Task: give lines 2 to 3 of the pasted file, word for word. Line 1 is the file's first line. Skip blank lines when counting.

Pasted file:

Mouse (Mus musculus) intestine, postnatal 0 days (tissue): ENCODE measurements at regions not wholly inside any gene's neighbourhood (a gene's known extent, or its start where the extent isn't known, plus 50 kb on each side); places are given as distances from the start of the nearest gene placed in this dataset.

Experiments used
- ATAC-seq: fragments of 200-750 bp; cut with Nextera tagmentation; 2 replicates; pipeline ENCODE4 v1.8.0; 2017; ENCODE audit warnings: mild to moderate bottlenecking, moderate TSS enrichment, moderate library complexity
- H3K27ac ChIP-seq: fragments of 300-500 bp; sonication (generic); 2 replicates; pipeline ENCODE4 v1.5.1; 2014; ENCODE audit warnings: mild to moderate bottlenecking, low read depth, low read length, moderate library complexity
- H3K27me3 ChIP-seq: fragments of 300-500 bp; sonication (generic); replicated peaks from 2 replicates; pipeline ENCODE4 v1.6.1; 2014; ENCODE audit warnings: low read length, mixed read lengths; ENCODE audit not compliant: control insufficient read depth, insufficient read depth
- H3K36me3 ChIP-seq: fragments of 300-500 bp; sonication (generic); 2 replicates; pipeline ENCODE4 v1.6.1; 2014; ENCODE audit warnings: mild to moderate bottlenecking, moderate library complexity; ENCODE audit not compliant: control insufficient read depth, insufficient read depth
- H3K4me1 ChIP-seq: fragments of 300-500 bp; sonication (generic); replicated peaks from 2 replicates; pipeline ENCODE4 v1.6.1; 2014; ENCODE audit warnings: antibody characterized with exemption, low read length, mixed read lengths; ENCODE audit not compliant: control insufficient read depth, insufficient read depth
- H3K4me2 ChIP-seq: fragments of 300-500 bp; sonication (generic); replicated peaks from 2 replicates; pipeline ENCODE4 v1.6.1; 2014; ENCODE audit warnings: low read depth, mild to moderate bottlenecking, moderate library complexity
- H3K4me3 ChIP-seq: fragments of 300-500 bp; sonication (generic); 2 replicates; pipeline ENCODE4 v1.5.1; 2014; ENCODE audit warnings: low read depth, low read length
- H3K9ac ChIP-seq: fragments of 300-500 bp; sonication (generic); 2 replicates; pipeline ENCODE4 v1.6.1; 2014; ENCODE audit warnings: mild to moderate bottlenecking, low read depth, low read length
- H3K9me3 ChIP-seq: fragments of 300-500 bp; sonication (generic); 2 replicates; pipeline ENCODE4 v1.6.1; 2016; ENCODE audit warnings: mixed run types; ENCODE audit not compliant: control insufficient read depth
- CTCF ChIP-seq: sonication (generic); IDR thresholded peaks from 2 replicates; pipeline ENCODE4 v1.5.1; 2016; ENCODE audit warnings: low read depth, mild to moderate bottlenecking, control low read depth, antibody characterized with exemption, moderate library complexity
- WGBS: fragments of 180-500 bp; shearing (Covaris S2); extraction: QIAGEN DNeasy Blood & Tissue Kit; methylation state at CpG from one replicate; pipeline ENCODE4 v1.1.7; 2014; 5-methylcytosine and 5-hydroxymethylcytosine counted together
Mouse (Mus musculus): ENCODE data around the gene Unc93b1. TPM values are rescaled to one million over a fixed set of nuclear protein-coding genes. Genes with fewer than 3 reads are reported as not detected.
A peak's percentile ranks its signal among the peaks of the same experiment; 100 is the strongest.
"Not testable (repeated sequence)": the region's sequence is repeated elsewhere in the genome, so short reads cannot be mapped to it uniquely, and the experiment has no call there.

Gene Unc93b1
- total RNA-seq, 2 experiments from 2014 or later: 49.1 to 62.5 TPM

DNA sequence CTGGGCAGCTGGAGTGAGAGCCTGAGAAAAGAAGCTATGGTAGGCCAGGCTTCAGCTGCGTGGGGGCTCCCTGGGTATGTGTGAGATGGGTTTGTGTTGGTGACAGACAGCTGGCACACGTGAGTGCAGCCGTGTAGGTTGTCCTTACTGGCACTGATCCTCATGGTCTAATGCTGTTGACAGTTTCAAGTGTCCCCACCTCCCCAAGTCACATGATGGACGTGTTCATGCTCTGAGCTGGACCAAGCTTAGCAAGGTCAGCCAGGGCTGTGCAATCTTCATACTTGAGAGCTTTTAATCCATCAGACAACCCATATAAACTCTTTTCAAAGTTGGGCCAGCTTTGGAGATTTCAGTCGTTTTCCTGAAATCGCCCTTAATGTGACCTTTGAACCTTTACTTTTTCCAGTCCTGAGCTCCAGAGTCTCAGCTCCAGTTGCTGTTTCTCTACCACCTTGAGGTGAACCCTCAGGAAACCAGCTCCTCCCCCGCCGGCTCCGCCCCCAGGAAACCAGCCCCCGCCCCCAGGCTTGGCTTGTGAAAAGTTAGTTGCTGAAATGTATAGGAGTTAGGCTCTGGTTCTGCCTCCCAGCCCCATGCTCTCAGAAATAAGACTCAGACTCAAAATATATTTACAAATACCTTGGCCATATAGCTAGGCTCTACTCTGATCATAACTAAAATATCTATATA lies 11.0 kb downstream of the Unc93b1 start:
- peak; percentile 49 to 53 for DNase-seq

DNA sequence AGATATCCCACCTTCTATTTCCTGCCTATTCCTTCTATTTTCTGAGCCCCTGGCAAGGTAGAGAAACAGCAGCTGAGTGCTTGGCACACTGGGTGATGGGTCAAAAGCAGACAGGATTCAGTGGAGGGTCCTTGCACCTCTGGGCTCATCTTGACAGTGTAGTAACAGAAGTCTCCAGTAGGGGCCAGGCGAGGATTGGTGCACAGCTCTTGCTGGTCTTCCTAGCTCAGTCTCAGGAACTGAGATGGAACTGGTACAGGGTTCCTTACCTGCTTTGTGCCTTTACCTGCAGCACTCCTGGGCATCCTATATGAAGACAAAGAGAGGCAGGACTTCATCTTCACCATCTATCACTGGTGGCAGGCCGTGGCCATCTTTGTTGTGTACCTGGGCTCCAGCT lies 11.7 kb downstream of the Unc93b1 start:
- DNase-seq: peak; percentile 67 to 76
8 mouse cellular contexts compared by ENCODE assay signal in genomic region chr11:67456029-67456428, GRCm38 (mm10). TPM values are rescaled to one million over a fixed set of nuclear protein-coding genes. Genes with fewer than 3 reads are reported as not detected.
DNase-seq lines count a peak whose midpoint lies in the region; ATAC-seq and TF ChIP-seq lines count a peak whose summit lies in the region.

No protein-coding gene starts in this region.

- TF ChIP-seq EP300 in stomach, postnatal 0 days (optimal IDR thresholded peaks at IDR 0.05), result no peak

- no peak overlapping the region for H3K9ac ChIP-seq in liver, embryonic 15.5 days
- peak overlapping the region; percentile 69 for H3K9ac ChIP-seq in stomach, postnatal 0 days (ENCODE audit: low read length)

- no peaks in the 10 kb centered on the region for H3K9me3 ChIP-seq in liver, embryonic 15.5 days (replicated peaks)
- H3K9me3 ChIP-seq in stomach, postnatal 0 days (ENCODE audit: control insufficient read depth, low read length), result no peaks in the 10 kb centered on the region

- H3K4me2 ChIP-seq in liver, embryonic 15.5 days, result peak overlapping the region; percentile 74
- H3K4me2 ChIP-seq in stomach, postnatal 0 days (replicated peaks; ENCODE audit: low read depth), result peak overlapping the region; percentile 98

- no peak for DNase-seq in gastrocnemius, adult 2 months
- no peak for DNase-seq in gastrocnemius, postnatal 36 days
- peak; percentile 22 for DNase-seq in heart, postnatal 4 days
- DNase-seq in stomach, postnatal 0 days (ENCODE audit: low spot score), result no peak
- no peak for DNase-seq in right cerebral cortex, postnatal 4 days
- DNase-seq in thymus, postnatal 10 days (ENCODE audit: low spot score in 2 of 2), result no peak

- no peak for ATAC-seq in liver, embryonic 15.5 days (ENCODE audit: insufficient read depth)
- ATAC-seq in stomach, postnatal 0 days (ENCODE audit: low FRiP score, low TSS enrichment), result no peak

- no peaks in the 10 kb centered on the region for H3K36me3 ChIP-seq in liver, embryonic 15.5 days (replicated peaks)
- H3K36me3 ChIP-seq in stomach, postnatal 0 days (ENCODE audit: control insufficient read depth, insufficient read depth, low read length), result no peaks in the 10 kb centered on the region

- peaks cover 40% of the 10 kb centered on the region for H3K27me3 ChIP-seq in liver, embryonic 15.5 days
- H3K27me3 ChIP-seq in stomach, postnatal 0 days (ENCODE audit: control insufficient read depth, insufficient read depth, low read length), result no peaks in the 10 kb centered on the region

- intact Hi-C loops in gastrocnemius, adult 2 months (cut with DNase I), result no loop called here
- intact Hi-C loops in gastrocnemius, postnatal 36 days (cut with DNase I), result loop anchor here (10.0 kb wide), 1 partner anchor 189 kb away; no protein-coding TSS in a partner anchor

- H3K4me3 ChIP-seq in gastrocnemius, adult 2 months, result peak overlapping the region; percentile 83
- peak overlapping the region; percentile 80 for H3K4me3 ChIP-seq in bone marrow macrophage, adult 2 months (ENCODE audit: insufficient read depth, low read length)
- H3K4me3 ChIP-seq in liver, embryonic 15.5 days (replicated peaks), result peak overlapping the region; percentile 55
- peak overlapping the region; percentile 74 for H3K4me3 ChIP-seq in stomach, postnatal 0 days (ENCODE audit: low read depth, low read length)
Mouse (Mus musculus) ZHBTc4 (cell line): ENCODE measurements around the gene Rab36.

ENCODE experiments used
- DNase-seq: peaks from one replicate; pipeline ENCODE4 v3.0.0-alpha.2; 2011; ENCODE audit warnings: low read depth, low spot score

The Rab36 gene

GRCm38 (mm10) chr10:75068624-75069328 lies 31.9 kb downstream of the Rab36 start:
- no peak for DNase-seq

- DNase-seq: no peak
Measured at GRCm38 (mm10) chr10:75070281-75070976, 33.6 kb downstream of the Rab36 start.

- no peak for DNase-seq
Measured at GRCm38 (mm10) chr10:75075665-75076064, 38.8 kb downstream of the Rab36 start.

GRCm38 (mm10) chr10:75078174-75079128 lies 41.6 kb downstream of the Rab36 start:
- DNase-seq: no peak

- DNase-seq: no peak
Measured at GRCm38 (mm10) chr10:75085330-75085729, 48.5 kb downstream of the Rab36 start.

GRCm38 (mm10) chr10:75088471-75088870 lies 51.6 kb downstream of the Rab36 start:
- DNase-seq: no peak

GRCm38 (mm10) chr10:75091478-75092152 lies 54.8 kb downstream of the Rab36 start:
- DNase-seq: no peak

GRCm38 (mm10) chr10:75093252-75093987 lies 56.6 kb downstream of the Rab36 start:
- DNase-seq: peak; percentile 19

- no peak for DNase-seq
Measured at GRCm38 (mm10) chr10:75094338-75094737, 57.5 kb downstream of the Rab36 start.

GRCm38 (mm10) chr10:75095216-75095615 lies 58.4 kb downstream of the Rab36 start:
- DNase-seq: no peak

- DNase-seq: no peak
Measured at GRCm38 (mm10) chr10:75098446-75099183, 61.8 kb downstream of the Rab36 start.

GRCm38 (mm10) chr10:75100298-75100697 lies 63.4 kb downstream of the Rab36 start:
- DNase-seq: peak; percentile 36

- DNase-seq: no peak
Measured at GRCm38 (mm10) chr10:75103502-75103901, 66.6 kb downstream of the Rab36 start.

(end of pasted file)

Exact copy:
Experiments used
- ATAC-seq: fragments of 200-750 bp; cut with Nextera tagmentation; 2 replicates; pipeline ENCODE4 v1.8.0; 2017; ENCODE audit warnings: mild to moderate bottlenecking, moderate TSS enrichment, moderate library complexity